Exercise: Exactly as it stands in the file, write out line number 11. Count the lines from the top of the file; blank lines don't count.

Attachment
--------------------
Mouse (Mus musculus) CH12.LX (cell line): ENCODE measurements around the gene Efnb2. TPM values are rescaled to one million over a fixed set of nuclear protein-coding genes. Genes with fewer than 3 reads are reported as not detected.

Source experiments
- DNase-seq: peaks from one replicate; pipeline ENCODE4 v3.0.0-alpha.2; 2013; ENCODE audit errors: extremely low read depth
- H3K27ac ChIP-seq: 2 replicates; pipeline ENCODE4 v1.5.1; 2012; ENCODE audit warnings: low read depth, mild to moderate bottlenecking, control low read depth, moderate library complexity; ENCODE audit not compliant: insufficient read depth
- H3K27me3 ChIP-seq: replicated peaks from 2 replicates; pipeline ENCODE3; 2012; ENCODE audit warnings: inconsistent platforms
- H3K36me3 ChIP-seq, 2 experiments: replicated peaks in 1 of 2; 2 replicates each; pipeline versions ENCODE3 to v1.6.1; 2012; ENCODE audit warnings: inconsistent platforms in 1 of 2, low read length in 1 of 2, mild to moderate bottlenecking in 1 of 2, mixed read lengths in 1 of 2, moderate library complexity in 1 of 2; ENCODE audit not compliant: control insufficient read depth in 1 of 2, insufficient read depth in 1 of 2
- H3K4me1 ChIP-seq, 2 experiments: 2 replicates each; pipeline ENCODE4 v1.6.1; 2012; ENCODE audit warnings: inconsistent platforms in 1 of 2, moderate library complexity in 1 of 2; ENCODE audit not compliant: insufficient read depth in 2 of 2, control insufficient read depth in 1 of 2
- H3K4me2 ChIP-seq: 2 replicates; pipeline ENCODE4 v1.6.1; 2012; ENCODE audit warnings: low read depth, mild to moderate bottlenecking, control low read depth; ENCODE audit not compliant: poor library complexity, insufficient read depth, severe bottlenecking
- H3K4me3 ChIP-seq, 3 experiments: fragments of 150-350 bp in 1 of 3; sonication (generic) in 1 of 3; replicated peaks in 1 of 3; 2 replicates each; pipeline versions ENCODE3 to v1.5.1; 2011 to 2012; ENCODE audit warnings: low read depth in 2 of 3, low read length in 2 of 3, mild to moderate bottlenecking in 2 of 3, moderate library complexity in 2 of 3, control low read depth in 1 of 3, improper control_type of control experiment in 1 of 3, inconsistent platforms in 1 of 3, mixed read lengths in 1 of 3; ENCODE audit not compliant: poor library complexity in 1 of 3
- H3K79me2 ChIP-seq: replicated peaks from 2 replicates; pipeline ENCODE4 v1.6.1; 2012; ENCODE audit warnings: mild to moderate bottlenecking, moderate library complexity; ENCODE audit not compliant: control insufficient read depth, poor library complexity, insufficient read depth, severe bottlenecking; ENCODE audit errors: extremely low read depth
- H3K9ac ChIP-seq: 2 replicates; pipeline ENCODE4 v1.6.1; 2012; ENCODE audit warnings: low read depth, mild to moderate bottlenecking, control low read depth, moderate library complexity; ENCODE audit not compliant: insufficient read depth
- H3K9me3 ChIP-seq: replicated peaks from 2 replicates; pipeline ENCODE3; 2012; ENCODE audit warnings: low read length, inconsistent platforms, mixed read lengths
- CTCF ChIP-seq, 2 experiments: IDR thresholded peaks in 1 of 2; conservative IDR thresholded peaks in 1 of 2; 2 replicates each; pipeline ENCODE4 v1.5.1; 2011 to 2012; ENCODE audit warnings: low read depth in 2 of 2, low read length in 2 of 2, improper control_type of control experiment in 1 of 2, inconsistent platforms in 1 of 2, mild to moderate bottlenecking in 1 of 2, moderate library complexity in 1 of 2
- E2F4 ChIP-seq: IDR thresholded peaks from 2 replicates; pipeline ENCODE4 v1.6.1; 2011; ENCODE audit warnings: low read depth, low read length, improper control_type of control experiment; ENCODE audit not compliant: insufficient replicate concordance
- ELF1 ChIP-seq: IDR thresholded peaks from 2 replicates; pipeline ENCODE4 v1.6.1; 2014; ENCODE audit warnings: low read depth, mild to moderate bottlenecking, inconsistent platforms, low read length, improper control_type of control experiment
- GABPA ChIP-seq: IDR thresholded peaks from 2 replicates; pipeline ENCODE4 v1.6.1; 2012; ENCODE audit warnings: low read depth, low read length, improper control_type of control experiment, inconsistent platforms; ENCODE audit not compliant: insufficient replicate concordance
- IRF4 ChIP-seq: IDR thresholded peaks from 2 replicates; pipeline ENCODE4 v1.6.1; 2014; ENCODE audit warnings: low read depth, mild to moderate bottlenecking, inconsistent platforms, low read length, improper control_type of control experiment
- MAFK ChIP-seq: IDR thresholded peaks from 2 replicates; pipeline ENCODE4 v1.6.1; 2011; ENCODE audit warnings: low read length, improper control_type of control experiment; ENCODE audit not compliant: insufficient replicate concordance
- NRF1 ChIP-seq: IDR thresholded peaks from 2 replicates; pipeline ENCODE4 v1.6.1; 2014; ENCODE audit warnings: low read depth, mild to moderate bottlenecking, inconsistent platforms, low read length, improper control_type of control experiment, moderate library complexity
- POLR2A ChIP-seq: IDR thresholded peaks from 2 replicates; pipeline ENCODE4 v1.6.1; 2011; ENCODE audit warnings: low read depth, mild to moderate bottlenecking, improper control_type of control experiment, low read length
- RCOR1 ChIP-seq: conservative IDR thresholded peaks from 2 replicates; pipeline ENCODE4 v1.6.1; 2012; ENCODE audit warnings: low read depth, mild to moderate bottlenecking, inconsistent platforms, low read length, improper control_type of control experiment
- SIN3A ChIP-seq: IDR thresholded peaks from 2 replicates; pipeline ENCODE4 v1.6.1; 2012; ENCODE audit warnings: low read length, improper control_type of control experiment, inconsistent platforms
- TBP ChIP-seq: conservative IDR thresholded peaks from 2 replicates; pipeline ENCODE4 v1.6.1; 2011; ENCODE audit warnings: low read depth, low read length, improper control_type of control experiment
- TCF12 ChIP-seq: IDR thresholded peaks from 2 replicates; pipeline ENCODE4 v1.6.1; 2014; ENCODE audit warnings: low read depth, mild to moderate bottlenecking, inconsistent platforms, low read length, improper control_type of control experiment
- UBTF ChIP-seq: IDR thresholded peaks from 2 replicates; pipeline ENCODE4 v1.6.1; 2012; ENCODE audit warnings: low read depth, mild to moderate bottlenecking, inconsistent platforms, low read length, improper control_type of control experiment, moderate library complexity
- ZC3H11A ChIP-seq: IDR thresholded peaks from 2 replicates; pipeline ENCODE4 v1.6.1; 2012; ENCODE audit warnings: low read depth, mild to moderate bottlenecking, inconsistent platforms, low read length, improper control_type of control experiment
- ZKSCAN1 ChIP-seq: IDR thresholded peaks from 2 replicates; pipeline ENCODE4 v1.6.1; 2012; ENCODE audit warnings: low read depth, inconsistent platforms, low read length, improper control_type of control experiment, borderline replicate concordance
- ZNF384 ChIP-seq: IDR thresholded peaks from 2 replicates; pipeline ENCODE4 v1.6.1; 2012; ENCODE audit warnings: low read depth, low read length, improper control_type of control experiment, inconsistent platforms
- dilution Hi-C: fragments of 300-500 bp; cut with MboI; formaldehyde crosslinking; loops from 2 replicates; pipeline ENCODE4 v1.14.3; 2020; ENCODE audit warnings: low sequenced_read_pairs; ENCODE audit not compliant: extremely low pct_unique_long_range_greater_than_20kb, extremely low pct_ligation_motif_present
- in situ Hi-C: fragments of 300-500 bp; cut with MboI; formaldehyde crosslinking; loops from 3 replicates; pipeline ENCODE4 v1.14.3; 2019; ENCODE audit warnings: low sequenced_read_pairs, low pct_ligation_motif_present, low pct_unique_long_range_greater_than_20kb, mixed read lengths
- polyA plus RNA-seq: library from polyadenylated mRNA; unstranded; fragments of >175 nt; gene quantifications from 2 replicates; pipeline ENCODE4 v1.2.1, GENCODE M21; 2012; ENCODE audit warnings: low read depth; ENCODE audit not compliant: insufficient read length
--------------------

- H3K9ac ChIP-seq: 2 replicates; pipeline ENCODE4 v1.6.1; 2012; ENCODE audit warnings: low read depth, mild to moderate bottlenecking, control low read depth, moderate library complexity; ENCODE audit not compliant: insufficient read depth